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  • Writer's pictureJared Davies, Lawyer

Deemed admissions pursuant to Mane v. Mane, 2023 ONSC 5343

Introduction:


The case of Mane v. Mane, 2023 ONSC 5343 stands as a comprehensive exploration of many issues ranging from parenting to financial disputes. Central to this legal dispute are allegations of family violence. However, for purposes of this post, we focus on a critical procedural aspect of the case, specifically the issue of withdrawing deemed admissions, which garnered a “mid trial ruling”.


The Family Law Rules give an overview of a "Request to Admit" and the subsequent "deemed admission" provided the party fails to respond in 20 days:


Request to admit


(2) At any time, by serving a request to admit (Form 22) on another party, a party may ask the other party to admit, for purposes of the case only, that a fact is true or that a document is genuine. O. Reg. 114/99, r. 22 (2).


...


Response required within 20 days


(4) The party on whom the request to admit is served is considered to have admitted, for purposes of the case only, that the fact is true or that the document is genuine, unless the party serves a response (Form 22A) within 20 days,


(a) denying that a particular fact mentioned in the request is true or that a particular document mentioned in the request is genuine; or


(b) refusing to admit that a particular fact mentioned in the request is true or that a particular document mentioned in the request is genuine, and giving the reasons for each refusal


A pivotal procedural turn in the Mane v. Mane case revolves around the deemed admissions stemming from the Applicant’s request to admit (prior to the trial), which the Respondent failed to respond to within the agreed time frame.


Issue:


The central issue at hand is the Respondent’s subsequent attempt to withdraw these deemed admissions at trial. Her plea is grounded in her disagreement with the asserted facts and her desire to contest them during the trial.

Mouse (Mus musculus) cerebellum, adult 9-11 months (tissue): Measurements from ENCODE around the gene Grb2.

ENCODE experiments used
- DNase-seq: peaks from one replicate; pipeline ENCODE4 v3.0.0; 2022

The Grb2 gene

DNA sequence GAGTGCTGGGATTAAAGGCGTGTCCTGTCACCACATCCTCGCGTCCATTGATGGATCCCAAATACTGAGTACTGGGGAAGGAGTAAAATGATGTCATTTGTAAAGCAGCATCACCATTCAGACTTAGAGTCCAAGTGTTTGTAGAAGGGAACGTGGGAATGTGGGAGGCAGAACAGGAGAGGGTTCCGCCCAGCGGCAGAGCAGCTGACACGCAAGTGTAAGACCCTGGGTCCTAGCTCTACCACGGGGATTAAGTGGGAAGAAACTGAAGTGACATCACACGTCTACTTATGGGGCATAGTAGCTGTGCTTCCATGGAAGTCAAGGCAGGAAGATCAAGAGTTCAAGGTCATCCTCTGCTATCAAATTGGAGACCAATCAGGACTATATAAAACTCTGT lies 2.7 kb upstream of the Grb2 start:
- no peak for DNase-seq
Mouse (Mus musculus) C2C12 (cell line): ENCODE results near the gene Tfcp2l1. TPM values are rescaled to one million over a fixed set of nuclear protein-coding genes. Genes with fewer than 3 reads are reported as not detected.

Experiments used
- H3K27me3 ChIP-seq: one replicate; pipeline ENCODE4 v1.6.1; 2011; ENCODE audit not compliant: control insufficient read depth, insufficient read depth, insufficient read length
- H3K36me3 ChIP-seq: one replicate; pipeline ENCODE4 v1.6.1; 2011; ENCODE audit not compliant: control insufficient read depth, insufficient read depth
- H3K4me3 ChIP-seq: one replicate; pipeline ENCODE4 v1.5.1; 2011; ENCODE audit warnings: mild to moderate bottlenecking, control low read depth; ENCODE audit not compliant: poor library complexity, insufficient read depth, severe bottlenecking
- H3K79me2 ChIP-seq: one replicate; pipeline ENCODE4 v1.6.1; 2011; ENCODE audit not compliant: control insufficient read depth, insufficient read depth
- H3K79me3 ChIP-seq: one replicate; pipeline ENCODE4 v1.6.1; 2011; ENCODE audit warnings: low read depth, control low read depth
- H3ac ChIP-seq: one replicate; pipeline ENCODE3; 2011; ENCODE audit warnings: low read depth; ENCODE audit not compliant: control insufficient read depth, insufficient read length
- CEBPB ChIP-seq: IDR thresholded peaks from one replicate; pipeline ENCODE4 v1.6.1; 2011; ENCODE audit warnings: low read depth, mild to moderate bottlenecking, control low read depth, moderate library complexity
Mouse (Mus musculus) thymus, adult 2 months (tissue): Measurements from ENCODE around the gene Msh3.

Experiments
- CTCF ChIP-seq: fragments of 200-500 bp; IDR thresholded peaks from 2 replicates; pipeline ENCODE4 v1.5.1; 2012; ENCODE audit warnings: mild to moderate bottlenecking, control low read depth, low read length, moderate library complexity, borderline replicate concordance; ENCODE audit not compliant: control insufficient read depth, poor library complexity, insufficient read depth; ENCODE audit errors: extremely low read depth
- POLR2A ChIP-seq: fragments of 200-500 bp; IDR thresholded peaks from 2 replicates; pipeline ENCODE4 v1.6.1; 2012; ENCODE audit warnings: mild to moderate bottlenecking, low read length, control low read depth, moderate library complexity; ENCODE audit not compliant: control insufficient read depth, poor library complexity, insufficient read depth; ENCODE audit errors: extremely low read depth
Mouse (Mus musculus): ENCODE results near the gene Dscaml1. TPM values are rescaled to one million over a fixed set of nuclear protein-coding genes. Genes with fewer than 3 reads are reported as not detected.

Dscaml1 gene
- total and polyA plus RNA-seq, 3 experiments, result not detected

Analysis:


The court must weigh the triable nature of the issues, ascertain whether the admissions were made in error with a reasonable explanation, and determine if any prejudice caused by their withdrawal can be rectified or compensated through costs. The court's stance on the deemed admissions is firmly established, drawing from precedents such as Ramtour v Ramtour and Szelak Investments Ltd. v Orzech:


[31] …The test for withdrawal of an admission is: (a) the proposed amendment is on a triable issue; (b) the admission was a mistake and the party offers a reasonable explanation for the change of position; and (c) any prejudice caused by the withdrawal can be cured or compensated for in costs. See Ramtour v Ramtour, 2019 ONSC 2448; Szelak Investments Ltd. v Orzech, 1996 CanLII 490 (Ont CA).


The Respondent did not provide a timely response despite several months of notice. The Respondent waited until the trial to try and withdraw her deemed admissions and stating only that it was because they were “lies”. To give effect to her withdrawal, the judge stated an adjournment would have been necessary,


The court declined her request. Despite this, recognizing the Respondent’s self-represented status and the need to consider the best interests of the child, the court permitted her to testify about the deemed admissions. This pragmatic approach reflects the nuanced nature of family law proceedings and the court's commitment to a fair and comprehensive evaluation. The court explained:


[33] …I still allowed her to testify about facts that she was deemed to have admitted for four reasons. First, I need to determine KM’s best interests. Second, I’m entitled to interpret the deemed admissions. See Allto Constr. Services Ltd. v Toronto and Region Conservation Auth., 2017 ONCA 488, at para 11. Third, Karynah is self-represented. Finally, in some cases, Rohan’s requested admissions aren’t facts capable of being admitted—they’re conclusory statements. For example, Rohan says that a deemed admission is that he was “active and involved in parenting [KM] during the relationship”. That’s not a fact capable of admission; it’s a conclusion that I make based on the evidence at trial.


Conclusion:


In the midst of a multifaceted family law dispute, Mane v. Mane unveils a procedural intricacy with the issue of deemed admissions. The court's decision not to grant leave for their withdrawal emphasizes the importance of timeliness and adherence to procedural rules in family law proceedings. However, the case also demonstrates the court’s commitment to fairness especially to self-represented litigants.

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